The families of flowering plants
Including Antidesmeae (Antidesmataceae) Sweet ex Endl.
Habit and leaf form. Small trees, or shrubs. Leaves alternate; distichous; leathery; shortly petiolate; simple. Lamina entire; with conspicuous looping venation. Leaves conspicuously stipulate. Stipules caducous. Domatia occurring in the family; manifested as pockets.
Leaf anatomy. Minor leaf veins without phloem transfer cells.
Axial (stem, wood) anatomy. Secondary thickening developing from a conventional cambial ring.
Reproductive type, pollination. Fertile flowers functionally male, or functionally female. Plants dioecious. Female flowers without staminodes. Gynoecium of male flowers pistillodial to vestigial (small, cylindrical), or absent.
Inflorescence, floral, fruit and seed morphology. Flowers aggregated in inflorescences; in racemes, or in spikes, or in panicles. The ultimate inflorescence units cymose, or racemose. Inflorescences terminal, or axillary. Flowers very small. Hypogynous disk present; extrastaminal (in male flowers, or surrounding each stamen); of separate members, or annular (variously formed, the lobes free or united).
Perianth sepaline; 3–5(–8). Calyx 3–5(–8); gamosepalous; imbricate, or open in bud.
Androecium (2–)3–5(–6). Androecial members free of the perianth; free of one another. Androecium in male flowers, exclusively of fertile stamens. Stamens (2–)3–5(–6); isomerous with the perianth; oppositisepalous; inflexed in bud (the filaments inflexed); filantherous (the filaments long and filiform). Anthers dehiscing transversely (or transversly and apically); bilocular (the thecae divergent, almost free, borne on a short thick connective). Pollen grains aperturate; 3 aperturate; colporate.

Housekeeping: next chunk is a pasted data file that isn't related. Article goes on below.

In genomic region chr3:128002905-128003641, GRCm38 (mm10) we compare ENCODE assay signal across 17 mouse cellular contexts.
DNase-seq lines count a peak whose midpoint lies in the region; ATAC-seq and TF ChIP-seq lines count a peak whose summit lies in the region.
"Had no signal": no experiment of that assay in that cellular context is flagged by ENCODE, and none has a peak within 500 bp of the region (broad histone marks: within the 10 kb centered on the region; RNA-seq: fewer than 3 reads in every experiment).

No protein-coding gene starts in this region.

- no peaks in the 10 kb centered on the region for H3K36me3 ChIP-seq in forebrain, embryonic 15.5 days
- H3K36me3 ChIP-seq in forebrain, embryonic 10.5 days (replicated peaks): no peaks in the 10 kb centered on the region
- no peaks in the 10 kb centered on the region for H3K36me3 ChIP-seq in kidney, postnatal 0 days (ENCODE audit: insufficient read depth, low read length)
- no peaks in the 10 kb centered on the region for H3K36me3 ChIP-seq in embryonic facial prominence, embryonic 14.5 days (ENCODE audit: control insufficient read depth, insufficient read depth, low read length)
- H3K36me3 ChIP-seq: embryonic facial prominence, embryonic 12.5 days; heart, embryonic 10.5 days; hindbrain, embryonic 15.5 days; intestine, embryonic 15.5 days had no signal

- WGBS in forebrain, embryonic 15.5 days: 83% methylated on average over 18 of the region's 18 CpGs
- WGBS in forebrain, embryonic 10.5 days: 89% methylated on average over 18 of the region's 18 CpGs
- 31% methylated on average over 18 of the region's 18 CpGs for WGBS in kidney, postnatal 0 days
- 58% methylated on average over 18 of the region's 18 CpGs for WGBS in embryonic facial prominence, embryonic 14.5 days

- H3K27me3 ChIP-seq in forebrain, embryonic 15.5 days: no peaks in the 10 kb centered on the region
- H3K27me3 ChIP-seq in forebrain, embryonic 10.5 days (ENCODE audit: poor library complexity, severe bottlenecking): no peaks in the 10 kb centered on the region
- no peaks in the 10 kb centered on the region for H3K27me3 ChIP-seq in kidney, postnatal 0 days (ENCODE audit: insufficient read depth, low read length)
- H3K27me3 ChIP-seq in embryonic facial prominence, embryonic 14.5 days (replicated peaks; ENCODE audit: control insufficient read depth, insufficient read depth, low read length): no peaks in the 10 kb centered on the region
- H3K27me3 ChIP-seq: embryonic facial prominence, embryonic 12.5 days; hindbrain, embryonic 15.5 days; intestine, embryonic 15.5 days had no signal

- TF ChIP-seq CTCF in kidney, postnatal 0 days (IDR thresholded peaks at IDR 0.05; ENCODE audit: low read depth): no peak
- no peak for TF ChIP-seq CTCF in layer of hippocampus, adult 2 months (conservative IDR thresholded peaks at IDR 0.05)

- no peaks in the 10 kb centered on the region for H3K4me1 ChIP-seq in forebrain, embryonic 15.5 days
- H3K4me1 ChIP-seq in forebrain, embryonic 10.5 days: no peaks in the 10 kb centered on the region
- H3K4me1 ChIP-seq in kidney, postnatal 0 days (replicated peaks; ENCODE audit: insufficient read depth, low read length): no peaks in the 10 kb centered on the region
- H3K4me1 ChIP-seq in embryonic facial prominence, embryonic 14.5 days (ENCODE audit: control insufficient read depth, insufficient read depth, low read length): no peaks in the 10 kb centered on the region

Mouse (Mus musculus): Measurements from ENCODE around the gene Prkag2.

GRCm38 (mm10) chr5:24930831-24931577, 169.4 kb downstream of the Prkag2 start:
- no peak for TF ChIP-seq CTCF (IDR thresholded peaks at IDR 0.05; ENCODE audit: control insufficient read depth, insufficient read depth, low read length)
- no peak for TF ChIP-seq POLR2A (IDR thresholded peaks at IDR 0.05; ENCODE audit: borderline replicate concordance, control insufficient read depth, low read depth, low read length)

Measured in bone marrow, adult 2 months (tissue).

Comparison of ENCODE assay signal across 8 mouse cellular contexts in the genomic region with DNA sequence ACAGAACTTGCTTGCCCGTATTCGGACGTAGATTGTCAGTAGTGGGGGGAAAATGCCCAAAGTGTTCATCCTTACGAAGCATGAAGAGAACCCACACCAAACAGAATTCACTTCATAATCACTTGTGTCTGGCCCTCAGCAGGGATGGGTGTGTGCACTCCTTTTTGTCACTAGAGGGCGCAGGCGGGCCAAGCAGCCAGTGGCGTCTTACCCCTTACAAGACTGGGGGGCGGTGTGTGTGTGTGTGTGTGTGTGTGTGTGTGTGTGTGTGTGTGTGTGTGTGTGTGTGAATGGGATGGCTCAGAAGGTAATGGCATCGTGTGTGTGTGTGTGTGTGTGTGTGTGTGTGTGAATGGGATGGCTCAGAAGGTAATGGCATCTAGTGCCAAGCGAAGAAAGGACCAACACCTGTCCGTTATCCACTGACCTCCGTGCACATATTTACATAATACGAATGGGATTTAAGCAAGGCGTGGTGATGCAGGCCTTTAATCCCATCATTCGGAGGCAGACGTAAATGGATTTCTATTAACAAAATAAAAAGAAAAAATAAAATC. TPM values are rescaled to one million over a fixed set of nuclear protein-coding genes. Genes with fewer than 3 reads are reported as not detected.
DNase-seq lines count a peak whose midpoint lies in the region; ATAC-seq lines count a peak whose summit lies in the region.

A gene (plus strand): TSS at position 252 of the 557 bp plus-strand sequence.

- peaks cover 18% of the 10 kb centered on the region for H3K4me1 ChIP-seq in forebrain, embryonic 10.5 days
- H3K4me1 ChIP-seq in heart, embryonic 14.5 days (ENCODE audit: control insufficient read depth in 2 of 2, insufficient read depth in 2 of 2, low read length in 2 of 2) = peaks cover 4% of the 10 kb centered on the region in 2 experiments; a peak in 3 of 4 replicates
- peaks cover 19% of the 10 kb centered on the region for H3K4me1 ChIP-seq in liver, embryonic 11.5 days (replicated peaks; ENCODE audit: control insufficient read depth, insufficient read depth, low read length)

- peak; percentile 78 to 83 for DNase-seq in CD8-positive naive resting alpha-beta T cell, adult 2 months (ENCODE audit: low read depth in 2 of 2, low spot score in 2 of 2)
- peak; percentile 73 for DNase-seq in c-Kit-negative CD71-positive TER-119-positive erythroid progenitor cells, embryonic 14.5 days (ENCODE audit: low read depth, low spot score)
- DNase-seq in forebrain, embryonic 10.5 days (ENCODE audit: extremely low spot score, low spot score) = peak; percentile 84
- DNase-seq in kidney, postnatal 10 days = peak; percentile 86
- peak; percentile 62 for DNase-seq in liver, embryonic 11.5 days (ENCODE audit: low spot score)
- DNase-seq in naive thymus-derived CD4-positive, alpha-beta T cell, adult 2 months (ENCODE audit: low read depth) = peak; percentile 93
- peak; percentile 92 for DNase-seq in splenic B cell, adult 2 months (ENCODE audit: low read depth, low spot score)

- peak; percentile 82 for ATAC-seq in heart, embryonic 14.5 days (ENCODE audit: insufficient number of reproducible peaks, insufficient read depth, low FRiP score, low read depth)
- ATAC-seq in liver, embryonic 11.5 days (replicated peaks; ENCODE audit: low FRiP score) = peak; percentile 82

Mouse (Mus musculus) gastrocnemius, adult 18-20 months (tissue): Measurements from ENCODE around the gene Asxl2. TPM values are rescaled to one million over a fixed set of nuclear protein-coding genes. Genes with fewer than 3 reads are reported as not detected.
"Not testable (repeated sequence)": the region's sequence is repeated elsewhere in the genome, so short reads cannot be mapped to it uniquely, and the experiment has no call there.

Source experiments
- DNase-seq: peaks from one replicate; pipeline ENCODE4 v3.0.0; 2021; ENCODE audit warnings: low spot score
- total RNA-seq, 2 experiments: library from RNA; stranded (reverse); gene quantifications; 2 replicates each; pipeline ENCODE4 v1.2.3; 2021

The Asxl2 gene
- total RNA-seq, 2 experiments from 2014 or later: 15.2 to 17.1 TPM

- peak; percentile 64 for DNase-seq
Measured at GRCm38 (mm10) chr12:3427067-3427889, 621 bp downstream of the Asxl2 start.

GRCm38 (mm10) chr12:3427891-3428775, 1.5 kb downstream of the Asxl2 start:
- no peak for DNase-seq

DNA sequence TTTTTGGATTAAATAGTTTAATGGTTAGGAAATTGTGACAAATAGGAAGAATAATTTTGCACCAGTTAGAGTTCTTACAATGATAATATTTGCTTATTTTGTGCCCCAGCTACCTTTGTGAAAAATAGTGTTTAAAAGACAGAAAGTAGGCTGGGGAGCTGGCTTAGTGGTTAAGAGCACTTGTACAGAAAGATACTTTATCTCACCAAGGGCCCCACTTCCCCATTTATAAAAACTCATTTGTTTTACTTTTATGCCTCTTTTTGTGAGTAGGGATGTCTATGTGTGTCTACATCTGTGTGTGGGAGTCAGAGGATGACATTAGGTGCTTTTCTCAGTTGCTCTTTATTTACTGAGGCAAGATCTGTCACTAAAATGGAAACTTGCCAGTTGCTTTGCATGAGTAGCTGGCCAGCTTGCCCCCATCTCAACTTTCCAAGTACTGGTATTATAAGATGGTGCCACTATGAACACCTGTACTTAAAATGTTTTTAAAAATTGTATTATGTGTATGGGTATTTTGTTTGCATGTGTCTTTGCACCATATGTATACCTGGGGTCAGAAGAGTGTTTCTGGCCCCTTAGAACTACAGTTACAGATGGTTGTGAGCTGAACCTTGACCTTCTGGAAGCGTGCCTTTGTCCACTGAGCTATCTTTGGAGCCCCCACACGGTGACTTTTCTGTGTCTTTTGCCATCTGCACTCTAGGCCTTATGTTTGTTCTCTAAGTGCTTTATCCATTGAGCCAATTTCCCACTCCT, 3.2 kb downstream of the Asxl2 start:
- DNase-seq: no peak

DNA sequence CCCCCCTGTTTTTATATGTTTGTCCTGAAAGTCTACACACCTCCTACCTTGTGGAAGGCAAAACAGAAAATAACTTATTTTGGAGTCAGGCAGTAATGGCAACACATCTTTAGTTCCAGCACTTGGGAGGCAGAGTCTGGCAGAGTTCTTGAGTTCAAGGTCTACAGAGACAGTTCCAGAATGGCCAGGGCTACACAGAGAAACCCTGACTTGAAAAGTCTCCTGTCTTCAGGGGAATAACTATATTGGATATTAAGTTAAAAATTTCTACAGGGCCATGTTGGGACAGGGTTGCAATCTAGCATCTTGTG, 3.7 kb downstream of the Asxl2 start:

Gynoecium ostensibly 1 carpelled. Carpels reduced in number relative to the perianth. The pistil 1 celled. Gynoecium syncarpous (pseudomonomerous); synstylovarious; superior. Ovary 1 locular. Gynoecium stylate. Styles 1; apical to lateral (subterminal); shorter than the ovary (short). Stigmas 2–4 (short, spreading). Placentation apical. Ovules in the single cavity 2; pendulous.
Fruit fleshy; indehiscent; a drupe (small, ovoid or flattened, often oblique and with a lateral, persistent style). The drupes with one stone (with conspicuous foveolate-reticulate endocarp). Fruit 1–2 seeded. Seeds endospermic (the endosperm fleshy). Embryo well differentiated. Cotyledons 2. Embryo chlorophyllous; straight.
Geography, cytology. Paleotropical. Sub-tropical to tropical. Palaeotropical and subtropical, Africa and Asia.
Taxonomy. Subclass Dicotyledonae; Crassinucelli. Dahlgrens Superorder Malviflorae; Euphorbiales (?). Cronquists Subclass Rosidae; Euphorbiales. APG 3 core angiosperms; core eudicot; Superorder Rosanae; fabid; Order Malpighiales (as a synonym of Euphorbiaceae).
Species 170. Genera 1; only genus, Antidesma (Stilago).
General remarks. The present compilation of data has Antidesma differing from Euphorbiaceae sensu stricto (q.v.) in the transversely dehiscent anthers and pseudomonomerous gynoecium, also (in so far as limited sampling can be relied upon) in the wood lacking libriform fibres.
Illustrations. • Antidesma alnifolium: Hook. Ic. Pl. 5–6 (1852–43). • Stilago lanceolata: Lindley.
We advise against extracting comparative information from the descriptions. This is much more easily achieved using the DELTA data files or the interactive key, which allows access to the character list, illustrations, full and partial descriptions, diagnostic descriptions, differences and similarities between taxa, lists of taxa exhibiting or lacking specified attributes, distributions of character states within any set of taxa, geographical distribution, genera included in each family, and classifications (Dahlgren; Dahlgren, Clifford, and Yeo; Cronquist; APG). See also Guidelines for using data taken from Web publications.
Cite this publication as: ‘Watson, L., and Dallwitz, M.J. 1992 onwards. The families of flowering plants: descriptions, illustrations, identification, and information retrieval. Version: 9th January 2018. delta-intkey.com/angio’.